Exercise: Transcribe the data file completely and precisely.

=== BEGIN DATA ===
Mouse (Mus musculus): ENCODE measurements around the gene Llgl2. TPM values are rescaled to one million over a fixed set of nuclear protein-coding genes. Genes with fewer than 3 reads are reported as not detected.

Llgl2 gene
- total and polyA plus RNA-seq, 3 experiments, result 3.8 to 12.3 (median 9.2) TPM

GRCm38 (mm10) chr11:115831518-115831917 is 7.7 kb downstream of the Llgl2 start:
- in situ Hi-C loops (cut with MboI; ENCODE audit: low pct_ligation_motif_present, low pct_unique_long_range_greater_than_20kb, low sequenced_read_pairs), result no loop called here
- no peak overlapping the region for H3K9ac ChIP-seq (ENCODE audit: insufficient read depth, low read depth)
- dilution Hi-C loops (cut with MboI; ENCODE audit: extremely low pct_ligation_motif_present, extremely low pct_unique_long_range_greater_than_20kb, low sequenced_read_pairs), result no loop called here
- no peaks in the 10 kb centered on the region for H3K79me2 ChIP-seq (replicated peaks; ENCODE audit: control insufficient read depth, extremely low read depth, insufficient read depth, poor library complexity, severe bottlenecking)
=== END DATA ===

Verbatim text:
Mouse (Mus musculus): ENCODE measurements around the gene Llgl2. TPM values are rescaled to one million over a fixed set of nuclear protein-coding genes. Genes with fewer than 3 reads are reported as not detected.

Llgl2 gene
- total and polyA plus RNA-seq, 3 experiments, result 3.8 to 12.3 (median 9.2) TPM

GRCm38 (mm10) chr11:115831518-115831917 is 7.7 kb downstream of the Llgl2 start:
- in situ Hi-C loops (cut with MboI; ENCODE audit: low pct_ligation_motif_present, low pct_unique_long_range_greater_than_20kb, low sequenced_read_pairs), result no loop called here
- no peak overlapping the region for H3K9ac ChIP-seq (ENCODE audit: insufficient read depth, low read depth)
- dilution Hi-C loops (cut with MboI; ENCODE audit: extremely low pct_ligation_motif_present, extremely low pct_unique_long_range_greater_than_20kb, low sequenced_read_pairs), result no loop called here
- no peaks in the 10 kb centered on the region for H3K79me2 ChIP-seq (replicated peaks; ENCODE audit: control insufficient read depth, extremely low read depth, insufficient read depth, poor library complexity, severe bottlenecking)